The ordinance bans the import, promotion, manufacture, sale and possession for commercial purposes of alternative smoking products, including herbal cigarettes.

That includes posting or shipping such products, and arriving travelers who are carrying e-cigarettes must declare them no now small the quantity.

And people who somehow manage to get the hands on and their lips around e-cigarettes or other alternative tobacco products will find tobacco control officers ready to pounce with HK$1,500 fix penalty tickets if they are in no-smoking areas.

The Department of Health is meanwhile cautioning once more against the use of any alternative smoking products, stressing they contain amounts of nicotine similar to those of conventional cigarettes in order to sustain an addiction.

Like conventional cigarettes, the alternative products also "release harmful second-hand smoke," the department said.

The health hazards of long-term exposure to these new smoking products are also unknown.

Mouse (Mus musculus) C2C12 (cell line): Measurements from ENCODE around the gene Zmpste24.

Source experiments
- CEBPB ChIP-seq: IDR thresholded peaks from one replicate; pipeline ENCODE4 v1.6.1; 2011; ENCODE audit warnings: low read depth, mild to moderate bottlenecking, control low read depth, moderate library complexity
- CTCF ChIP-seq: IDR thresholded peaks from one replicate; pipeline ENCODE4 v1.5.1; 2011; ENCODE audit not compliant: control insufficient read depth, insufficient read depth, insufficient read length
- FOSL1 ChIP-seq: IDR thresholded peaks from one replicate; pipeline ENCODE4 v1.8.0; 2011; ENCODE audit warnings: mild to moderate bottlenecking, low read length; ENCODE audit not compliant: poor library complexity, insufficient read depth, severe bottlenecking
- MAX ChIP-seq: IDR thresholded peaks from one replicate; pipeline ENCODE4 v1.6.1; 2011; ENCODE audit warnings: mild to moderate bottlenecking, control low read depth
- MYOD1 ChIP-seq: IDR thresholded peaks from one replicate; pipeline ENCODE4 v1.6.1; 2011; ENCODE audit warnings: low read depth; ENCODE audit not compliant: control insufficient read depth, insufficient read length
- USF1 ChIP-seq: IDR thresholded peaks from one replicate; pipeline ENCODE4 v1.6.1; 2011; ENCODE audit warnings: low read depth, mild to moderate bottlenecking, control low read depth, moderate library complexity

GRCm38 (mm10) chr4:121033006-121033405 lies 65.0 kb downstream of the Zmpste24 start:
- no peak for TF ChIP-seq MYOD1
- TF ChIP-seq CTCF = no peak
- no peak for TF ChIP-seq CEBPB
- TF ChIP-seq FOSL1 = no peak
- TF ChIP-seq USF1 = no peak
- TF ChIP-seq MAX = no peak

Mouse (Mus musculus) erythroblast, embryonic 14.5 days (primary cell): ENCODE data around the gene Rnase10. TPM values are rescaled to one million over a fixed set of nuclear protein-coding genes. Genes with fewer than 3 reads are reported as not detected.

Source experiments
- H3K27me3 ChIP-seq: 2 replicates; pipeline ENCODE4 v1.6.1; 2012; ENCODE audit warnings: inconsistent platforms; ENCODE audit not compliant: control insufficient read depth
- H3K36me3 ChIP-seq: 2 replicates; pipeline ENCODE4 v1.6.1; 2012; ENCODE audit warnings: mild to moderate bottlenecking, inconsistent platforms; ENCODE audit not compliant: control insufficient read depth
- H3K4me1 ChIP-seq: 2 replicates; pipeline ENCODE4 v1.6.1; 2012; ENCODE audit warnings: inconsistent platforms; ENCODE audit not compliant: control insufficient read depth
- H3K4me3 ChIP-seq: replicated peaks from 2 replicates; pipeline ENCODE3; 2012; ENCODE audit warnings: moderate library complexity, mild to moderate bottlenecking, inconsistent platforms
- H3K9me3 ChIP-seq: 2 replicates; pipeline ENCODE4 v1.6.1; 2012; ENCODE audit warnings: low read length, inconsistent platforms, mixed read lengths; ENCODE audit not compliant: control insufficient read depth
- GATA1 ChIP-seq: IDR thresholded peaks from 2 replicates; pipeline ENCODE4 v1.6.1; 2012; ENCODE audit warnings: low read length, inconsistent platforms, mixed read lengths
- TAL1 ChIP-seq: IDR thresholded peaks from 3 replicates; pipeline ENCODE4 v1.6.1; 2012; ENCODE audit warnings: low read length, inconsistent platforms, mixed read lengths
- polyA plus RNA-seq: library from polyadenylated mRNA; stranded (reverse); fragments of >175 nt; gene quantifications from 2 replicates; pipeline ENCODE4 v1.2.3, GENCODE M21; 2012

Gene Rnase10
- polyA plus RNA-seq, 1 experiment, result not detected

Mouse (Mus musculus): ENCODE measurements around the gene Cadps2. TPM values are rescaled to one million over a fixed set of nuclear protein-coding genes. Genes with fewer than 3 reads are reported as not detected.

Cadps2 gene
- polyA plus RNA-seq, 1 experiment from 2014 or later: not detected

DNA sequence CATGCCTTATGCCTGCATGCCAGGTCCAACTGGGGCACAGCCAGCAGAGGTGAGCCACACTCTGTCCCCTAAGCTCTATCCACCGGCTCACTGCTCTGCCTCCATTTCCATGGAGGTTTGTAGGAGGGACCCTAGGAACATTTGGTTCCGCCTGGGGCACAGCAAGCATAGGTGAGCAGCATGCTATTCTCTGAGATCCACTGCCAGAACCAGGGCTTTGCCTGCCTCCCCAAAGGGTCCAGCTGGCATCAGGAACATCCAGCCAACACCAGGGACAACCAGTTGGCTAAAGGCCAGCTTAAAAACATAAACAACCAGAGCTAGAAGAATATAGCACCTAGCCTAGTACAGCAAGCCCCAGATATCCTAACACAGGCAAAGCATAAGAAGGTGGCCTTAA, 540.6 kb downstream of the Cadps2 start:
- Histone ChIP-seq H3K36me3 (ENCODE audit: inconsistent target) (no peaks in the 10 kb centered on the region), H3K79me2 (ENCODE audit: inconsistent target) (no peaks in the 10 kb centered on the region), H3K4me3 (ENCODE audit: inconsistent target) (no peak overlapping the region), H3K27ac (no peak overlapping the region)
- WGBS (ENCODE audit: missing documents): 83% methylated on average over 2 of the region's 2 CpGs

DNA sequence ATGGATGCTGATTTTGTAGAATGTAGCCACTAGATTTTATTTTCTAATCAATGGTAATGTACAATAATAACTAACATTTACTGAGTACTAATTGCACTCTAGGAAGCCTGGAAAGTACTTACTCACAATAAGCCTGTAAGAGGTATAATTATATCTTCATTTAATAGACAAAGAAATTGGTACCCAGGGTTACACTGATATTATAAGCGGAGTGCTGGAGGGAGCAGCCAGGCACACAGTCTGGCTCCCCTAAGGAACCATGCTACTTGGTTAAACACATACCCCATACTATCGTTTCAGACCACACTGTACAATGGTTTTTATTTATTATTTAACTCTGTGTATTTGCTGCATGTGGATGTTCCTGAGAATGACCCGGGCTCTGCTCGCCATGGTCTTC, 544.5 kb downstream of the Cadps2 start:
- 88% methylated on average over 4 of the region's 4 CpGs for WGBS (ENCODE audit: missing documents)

The Legislative Council passed a bill on October 21 to make Hong Kong the 47th jurisdiction to ban e-cigarettes.

And Secretary for Food and Health Sophia Chan Siu-chee has said authorities are determined to "achieve a 7.8 percent smoking prevalence target."

By 2019, the number of smokers with a daily smoking habit in Hong Kong had reached 638,000, accounting for 10.2 percent of the population.

A Census and Statistics Department household survey that produced that figure also showed at least 20,000 people aged 15 or older were using e-cigarettes and heated tobacco products.

And according to a school-based survey, the number of students from primary four to secondary six using e-cigarettes reached 2,580 by 2019.